6. There are certain instances that you need to press a seam in a long narrow tube, such as a quilt sleeve. At these times, I use a large dowel rod on the inside of the tube to press the seam allowance open.
  7. My newest favorite pressing tool is a wool pressing bar and clapper. It is perfect for pressing any seam allowances open, and the wooden base also functions as a clapper to set a seam allowance.  If you press a seam with steam, you can help it set nicely by holding the clapper over it as it cools, similar to using the cool air function on your hair dryer.

I hope that these tools help you up your pressing game!

I am excited to be participating in this year’s 31 Day Blog Writing Challenge hosted by Cheryl Sleboda of Muppin.com, and I hope you will have the chance to check out some of the other awesome blogs that are participating this month.

Spoonflower Panels

For a couple years I had received requests to teach my plaid matchstick technique, but I was hesitant because I was afraid the class would end up being more about piecing the quilt top than the quilting technique. Earlier this year it occurred to me that there was an easy solution to this issue- Spoonflower.  Spoonflower is a company that prints fabric, among other items, on demand.  I designed a mini quilt panel that fits on a fat quarter of fabric, and printed it in two different color ways for my classes.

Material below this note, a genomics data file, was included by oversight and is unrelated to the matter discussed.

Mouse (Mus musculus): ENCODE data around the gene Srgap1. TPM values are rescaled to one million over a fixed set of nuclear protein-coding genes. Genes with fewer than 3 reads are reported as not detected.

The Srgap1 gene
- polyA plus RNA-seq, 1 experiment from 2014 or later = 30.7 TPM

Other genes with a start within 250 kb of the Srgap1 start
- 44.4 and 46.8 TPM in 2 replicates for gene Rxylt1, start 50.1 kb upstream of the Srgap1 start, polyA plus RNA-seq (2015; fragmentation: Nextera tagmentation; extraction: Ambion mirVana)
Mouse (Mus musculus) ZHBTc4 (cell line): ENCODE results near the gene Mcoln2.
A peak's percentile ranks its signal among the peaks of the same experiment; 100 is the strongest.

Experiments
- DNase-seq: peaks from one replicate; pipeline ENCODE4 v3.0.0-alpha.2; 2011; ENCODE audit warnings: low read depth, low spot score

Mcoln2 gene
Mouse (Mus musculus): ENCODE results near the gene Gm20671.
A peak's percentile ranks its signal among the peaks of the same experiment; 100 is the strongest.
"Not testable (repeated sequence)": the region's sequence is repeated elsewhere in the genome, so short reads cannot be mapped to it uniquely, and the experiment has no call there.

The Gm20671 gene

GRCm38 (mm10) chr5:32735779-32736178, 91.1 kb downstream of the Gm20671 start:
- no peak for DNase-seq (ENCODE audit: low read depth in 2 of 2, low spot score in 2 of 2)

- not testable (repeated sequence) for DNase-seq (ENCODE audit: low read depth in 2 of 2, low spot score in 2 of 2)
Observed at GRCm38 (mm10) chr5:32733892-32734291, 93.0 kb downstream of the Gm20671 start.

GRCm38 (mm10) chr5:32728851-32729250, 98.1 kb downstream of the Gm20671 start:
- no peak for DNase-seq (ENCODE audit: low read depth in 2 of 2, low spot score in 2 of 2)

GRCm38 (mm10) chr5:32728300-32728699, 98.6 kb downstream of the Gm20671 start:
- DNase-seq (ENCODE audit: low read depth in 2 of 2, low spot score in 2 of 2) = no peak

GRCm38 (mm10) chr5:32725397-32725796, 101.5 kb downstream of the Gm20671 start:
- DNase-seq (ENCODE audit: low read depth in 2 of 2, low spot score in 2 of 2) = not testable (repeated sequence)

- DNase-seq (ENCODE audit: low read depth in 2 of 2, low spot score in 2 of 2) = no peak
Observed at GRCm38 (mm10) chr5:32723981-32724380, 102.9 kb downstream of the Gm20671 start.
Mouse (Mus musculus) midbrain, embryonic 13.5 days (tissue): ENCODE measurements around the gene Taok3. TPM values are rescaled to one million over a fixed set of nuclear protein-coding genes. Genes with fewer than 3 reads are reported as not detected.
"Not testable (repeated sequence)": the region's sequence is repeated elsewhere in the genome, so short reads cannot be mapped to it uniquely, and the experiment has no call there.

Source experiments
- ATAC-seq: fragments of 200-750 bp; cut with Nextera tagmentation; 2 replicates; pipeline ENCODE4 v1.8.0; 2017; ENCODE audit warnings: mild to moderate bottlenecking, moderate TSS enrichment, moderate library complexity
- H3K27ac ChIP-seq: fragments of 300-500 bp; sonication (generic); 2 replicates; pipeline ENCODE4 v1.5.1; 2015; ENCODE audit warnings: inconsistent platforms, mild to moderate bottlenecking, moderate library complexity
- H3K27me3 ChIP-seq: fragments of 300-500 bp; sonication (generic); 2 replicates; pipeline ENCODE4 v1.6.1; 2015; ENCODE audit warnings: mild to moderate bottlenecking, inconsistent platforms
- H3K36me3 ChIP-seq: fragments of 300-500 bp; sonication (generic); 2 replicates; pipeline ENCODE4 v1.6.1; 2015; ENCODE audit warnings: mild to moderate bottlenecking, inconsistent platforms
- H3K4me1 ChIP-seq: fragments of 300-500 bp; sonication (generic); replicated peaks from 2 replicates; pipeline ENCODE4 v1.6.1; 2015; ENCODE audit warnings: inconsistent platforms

The blue and green panel is intended to be quilted with Aurifil 2525 (Dusty Blue Violet), Aurifil 6737 (Shamrock Green), and white. I recommend using either 12wt or 28wt on top and 50wt in the same color in the bobbin. The blue and green matchstick panel can be purchased here.

The pink and orange panel in intended to be quilted with Aurifil 2530 (Blossom Pink), Aurifil 2145 (Yellow Orange), and white. I recommend using either 12wt or 28wt on top and 50wt in the same color in the bobbin. The pink and orange matchstick panel can be purchased here.

I also developed a panel to use for the intermediate free motion quilting class I occasionally teach at one of my local quilt shops.

I recommend quilting this panel with 50wt Aurifil 2810 (Turquoise). Any of these panels are great for mini quilts, table toppers, or pillows.  You can purchase the free motion panel here.

These panels worked out so well, I just had to try a repeating design.  Here is my first printed repeat design:

There are endless possibilities with this type of printing, and I can’t wait to explore them more in the coming year!

I am excited to be participating in this year’s 31 Day Blog Writing Challenge hosted by Cheryl Sleboda of Muppin.com, and I hope you will have the chance to check out some of the other awesome blogs that are participating this month.